Παρασκευή, 30 Οκτωβρίου 2020

GL1800 2017 vs GL1800 2018-19-20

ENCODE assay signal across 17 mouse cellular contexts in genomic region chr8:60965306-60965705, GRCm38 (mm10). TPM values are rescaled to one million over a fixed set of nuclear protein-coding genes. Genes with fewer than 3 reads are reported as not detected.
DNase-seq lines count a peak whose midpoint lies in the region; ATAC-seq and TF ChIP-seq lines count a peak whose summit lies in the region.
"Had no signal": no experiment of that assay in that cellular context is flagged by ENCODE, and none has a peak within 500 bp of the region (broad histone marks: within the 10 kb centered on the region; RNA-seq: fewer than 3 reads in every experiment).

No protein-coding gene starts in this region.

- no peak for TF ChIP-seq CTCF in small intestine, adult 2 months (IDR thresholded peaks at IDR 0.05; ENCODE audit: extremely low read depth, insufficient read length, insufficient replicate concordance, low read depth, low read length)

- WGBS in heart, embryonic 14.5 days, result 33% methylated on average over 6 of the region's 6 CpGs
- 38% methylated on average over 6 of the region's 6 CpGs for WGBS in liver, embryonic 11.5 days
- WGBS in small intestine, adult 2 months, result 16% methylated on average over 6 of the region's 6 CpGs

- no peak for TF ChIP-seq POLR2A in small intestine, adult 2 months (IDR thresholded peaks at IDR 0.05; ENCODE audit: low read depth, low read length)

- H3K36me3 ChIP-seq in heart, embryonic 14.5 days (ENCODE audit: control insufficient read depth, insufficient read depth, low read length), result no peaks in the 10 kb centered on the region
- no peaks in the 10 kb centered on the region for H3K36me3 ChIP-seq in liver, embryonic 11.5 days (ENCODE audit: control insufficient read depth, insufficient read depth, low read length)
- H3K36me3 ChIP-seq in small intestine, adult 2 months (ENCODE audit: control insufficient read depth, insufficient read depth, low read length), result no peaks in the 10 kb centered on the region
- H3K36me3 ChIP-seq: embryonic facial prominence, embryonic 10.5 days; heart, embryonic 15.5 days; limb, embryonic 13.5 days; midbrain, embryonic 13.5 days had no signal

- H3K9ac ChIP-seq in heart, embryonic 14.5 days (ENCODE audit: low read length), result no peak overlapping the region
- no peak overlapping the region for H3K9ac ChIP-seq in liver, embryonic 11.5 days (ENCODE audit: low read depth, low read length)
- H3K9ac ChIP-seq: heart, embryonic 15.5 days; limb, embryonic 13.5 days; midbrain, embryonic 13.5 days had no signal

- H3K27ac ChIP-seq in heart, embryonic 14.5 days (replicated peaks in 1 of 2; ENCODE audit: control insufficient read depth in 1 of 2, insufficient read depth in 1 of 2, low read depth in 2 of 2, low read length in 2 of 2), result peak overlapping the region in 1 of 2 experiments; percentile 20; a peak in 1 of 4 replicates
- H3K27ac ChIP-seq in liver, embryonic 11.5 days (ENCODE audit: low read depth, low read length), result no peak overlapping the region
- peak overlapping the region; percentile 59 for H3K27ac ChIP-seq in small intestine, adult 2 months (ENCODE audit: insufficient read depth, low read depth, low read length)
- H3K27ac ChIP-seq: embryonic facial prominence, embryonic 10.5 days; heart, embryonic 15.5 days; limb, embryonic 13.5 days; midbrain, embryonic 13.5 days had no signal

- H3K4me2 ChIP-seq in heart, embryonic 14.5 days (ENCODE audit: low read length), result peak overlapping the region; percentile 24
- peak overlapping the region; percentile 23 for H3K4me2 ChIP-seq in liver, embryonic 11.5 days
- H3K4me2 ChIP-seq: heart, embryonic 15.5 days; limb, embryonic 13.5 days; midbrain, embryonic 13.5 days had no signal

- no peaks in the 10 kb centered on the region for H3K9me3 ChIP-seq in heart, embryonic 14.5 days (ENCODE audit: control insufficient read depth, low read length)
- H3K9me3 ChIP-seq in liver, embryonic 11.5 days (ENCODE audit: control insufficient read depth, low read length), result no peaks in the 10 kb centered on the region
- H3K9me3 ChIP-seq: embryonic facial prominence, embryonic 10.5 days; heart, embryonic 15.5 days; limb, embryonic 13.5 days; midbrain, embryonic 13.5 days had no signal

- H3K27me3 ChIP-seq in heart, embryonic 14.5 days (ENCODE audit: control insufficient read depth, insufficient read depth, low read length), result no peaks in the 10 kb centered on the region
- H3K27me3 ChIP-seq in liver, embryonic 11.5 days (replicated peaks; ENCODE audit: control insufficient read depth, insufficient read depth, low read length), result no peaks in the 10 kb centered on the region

2017 vs. 2018 It is easy to forget that the Honda Gold Wing was last updated at the turn of the millennium (as a 2001 model year machine), but you are jarringly reminded of this fact the second you sit in the 2018 Honda Gold Wing cockpit. Roughly 20 buttons are missing from the previous model, a vivid TFT display has been installed, the mass between your legs is roughly 90 lbs lighter, and the list of changes goes on and on. However, once you get moving on the road, the lineage between the two bikes is readily apparent. This is still very much a Gold Wing, for better or worse. Honda was kind enough to provide us a chance to ride the 2017 edition bike back-to-back with the 2018, and the results are what you would expect – after all, an 800 lbs motorcycle isn’t that much different than a 900 lbs motorcycle. The engines are remarkably similar in characteristic, smooth without vibration and linear in power delivery. The 2018 motor is an all-new design, and it packs plenty of power (torque, actually), while just sipping gasoline. This has allowed Honda to reduce the fuel tank size by a gallon, while keeping range the same. Of course, what everyone wants to talk about is the chassis with its (don’t call it a Hossack) “double wishbone” front suspension setup. The design is both the best and worst part of the new Gold Wing. It helps create a more compact chassis, which helps in the overall weight reduction of the machine. And while it handles the bumpy and mangled roads quite well, the feedback to the rider is equally muted. A parallelogram design living in a telescopic fork’s world, experienced motorcyclists are going to miss the feedback that they have grown accustomed to with traditional front-end designs on motorcycles. When talking to colleagues, we had a hard time agreeing on the exact issue, while some of us describe as understeer – slow and vague when tipping into a turn – others would complain about in issues once the bike was leaned over. It’s both, and it’s neither. The reality is that the front-end of the Honda Gold Wing is really good at muting some of the noise and chatter that comes from the road, especially when it is bumpy terrain. Dive during braking has almost been removed (Honda engineered a little dive into the system, just so we wouldn’t completely freak out), which is an interesting balancing act considering how potent the new dual-six piston radial caliper are in their function. But, these gains have come at the cost of less feedback, which is confusing even to the most veteran of riders. The more miles you ride though, the more that the language of the new Honda Gold Wing begins to make sense. Perhaps even fluency is attainable. It takes a while to gain trust in the 2018 bike’s cornering ability though, but the more we demanded of the bike in tight corners, the more it responded in kind. As one colleague told me, the front-end is fine for a touring bike…he just didn’t want to see it one on a superbike anytime soon. I would tend to agree. Other quick differences to point out is that the 2018 seat look visually bigger, and is a bit more stiff, though we preferred the previous generation’s contour and shape, which felt more comfortable. The riding position continues to be very upright and comfortable, though the 2018 bike is far smoother in terms of vibrations, especially at higher engine rotations. Six generations deep on the Gold Wing design brief, and for the most part our Honda Gold Wing Tour showed the refinements of its age. DCT or Manual? The 2018 Honda Gold Wing debuts the third-generation of Honda’s dual-clutch transmission (DCT), which has a number of improvements, both in the mechanics of how it works, and in how the software runs it. More interestingly though is the fact that the DCT-equipped editions of the Honda Gold Wing sport a seventh gear, which drastically overdrives the 1,833cc six-cylinder engine. Coupled to a slipper/assist clutch, and the total package is designed to be very smooth, which is something you want on a touring bike, especially when there is a passenger on the back. Here is the only issue though: it is really not that smooth…at least not during deceleration, and this is where I really prefer the manual gearbox. For well-traveled riders, the ability to rev-match gear changes and feather the clutch vastly outpaces what the DCT box can do, which likes to drag the gears as you slowdown for something like at a stop light. This not only creates its own kind of momentum lurch, but it is also unnerving, especial when you are laden with another rider and luggage, and as you approach nearly 1,000 lbs of mass. Similarly during low-speed maneuvers, the inability to modulate the power with the clutch becomes an issue with the instant torque that the Gold Wing throttle provides, which makes low-speed parking lot movements a bit hairy, especially during the honeymoon period of learning the machine.